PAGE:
Can You Ever Drink Rainwater?

When you were a kid, did you ever get told off for sticking your tongue out to catch raindrops? Yeah, so did I, in fact I remember kids at my primary school saying that if you did you would get asthma  (kids are kind of stupid). While it might not give you asthma, it’s still pretty unwise to drink it. 
Think of it this way, that water didn’t start in the sky, at some point or another it evaporated, then cooled and condensed before falling back to the ground. There’s a lot of scope for contamination in that cycle, and even as the rain falls it can collect various airborne particles that you really don’t want floating around inside you. So, it’s pretty clear cut, then, don’t drink rainwater.
Well, as you might have surmised from the fact that this article is, well, still going, it’s not that simple. You can actually drink rainwater, you just have to approach it a certain way. It all comes down to the way the water is stored, and how long it is stored for. Suffice to say, there are no health benefits to drinking rainwater over the clean, regularly available kind you’ll find cascading out of your kitchen tap, but if you’re in a pinch, knowing how to make rainwater safe to drink is very useful.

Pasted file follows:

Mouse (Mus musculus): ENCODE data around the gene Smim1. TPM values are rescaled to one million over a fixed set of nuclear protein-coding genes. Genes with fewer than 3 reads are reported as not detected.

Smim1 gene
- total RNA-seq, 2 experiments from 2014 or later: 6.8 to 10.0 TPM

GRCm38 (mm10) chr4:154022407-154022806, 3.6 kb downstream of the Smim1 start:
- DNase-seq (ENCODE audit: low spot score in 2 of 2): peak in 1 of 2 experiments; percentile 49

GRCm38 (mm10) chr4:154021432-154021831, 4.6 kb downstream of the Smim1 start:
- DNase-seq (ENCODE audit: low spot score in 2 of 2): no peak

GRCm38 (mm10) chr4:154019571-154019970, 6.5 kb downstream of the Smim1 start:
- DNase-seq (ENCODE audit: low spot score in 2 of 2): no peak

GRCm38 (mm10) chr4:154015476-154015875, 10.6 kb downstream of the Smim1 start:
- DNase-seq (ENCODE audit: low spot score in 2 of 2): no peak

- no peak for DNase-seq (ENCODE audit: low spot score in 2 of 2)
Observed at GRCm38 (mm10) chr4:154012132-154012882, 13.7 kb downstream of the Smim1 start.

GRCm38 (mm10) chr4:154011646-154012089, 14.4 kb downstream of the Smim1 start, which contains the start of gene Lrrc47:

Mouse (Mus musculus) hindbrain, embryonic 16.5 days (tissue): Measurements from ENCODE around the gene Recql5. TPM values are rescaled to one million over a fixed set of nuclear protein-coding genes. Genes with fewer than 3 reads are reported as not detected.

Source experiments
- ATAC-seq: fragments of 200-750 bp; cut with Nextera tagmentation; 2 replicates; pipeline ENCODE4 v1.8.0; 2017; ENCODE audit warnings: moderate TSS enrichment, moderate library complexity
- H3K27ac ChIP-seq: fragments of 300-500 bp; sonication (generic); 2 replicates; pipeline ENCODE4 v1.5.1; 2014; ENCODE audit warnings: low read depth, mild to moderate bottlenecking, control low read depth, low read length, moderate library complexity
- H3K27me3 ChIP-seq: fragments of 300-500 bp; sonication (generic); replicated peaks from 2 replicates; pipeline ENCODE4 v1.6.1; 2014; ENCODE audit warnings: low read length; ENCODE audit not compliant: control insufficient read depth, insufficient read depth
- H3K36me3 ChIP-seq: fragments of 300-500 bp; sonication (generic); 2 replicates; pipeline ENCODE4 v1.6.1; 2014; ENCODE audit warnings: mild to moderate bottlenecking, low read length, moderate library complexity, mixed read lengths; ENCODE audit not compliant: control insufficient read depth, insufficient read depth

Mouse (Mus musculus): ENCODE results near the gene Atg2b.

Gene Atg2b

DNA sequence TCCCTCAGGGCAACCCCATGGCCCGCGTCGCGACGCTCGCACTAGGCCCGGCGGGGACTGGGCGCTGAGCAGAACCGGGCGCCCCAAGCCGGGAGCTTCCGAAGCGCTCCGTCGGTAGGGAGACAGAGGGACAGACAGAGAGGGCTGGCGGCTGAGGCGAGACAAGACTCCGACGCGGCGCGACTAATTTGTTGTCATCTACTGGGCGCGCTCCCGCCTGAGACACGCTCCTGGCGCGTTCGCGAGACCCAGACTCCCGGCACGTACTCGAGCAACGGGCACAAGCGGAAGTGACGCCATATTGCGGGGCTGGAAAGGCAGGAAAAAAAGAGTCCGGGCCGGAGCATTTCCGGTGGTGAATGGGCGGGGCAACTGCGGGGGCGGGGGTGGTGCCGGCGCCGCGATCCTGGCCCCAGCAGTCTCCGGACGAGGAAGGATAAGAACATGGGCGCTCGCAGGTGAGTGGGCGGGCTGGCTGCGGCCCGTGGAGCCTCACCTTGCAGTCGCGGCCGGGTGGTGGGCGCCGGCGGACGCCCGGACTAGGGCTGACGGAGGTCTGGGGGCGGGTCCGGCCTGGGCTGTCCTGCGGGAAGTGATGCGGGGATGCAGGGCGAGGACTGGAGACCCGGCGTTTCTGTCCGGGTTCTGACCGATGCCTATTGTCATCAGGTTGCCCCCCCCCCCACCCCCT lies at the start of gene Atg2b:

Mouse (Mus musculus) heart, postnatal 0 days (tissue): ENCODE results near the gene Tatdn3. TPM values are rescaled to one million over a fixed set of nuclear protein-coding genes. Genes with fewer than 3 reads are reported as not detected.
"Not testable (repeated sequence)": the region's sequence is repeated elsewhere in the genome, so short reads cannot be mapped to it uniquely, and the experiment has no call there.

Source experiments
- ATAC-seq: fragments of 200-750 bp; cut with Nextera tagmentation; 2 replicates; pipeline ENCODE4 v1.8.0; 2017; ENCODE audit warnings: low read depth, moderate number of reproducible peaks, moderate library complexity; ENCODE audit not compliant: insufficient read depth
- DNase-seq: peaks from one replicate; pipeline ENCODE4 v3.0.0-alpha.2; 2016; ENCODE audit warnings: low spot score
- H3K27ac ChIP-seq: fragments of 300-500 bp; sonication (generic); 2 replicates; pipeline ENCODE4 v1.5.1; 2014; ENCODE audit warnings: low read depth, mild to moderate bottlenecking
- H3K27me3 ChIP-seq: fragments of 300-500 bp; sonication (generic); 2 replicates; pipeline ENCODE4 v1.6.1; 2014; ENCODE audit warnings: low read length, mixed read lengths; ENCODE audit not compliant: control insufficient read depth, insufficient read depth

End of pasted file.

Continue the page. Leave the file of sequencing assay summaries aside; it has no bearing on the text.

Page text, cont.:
Collecting rainwater is as simple as setting up a container to catch it, like a bucket or a tarp or even just a bottle, but then you have to go about making it safe. The simplest way is to use a water purification tablet, but obviously you can only carry a limited number of tablets, so if you need to do this repeatedly, it’s not exactly ideal. 
Portable water filter bottles are another viable option, and there are plenty of them available, but you have to make absolutely sure that the one you buy can turn rainwater into a safe drinking source, this isn’t always the case. 
How big is the risk if you forgo all that, though? Well, certain studies have shown that people who do actually drink untreated rainwater regularly generally experience little to no increase in illness, compared to drinkers of ‘safe’ water. This could be because they have built up a tolerance to any dangerous bacteria, or it could be because the general risk is lower than we thought. In either case, rainwater is going to have to be considered as a resource more and more as bottled water continues to become a greater environmental concern.

Callum Davies
Callum is a film school graduate who is now making a name for himself as a journalist and content writer. His vices include flat whites and 90s hip-hop.